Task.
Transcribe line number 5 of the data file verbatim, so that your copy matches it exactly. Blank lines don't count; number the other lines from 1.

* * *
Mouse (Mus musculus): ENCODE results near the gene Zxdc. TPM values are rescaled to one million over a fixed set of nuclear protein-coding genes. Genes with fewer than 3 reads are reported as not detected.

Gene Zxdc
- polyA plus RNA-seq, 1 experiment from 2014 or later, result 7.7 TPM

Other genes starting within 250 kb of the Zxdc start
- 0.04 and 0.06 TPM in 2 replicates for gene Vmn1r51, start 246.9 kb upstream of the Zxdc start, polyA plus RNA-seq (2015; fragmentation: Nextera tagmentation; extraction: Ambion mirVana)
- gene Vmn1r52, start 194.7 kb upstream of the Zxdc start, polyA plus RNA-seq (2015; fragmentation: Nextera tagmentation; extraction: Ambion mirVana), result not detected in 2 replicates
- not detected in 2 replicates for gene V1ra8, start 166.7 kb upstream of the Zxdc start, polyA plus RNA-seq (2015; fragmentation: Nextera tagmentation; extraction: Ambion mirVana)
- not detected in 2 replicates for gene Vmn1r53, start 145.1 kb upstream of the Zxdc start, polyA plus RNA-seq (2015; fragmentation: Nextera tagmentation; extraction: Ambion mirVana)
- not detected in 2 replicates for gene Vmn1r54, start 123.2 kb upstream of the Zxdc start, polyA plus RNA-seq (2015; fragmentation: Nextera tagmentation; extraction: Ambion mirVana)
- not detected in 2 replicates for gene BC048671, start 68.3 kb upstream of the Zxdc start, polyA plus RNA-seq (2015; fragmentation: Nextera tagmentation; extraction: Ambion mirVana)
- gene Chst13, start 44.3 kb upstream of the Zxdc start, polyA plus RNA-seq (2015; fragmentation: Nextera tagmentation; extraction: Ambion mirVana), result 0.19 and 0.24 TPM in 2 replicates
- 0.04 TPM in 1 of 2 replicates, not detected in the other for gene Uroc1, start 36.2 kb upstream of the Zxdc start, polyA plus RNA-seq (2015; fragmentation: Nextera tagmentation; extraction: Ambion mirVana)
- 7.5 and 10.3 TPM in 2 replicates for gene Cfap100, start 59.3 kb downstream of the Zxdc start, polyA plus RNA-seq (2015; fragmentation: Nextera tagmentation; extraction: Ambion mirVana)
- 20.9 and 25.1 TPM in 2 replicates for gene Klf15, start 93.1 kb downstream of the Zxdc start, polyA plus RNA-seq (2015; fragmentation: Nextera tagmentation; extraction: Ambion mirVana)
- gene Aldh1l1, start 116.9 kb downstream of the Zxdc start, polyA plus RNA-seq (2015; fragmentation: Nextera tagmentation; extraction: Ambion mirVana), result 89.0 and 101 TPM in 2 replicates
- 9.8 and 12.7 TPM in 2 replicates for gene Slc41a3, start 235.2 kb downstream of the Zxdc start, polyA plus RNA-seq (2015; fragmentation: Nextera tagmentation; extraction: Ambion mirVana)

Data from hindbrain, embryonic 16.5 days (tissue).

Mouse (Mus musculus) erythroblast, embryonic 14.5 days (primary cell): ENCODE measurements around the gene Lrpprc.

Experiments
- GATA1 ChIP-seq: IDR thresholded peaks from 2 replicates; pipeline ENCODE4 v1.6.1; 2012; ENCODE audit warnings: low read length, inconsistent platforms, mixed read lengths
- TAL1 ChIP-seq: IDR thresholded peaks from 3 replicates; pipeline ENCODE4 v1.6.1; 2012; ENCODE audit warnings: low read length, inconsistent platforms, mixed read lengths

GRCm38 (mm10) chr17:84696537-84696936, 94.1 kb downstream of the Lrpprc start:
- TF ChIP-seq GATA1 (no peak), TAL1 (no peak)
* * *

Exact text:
- 0.04 and 0.06 TPM in 2 replicates for gene Vmn1r51, start 246.9 kb upstream of the Zxdc start, polyA plus RNA-seq (2015; fragmentation: Nextera tagmentation; extraction: Ambion mirVana)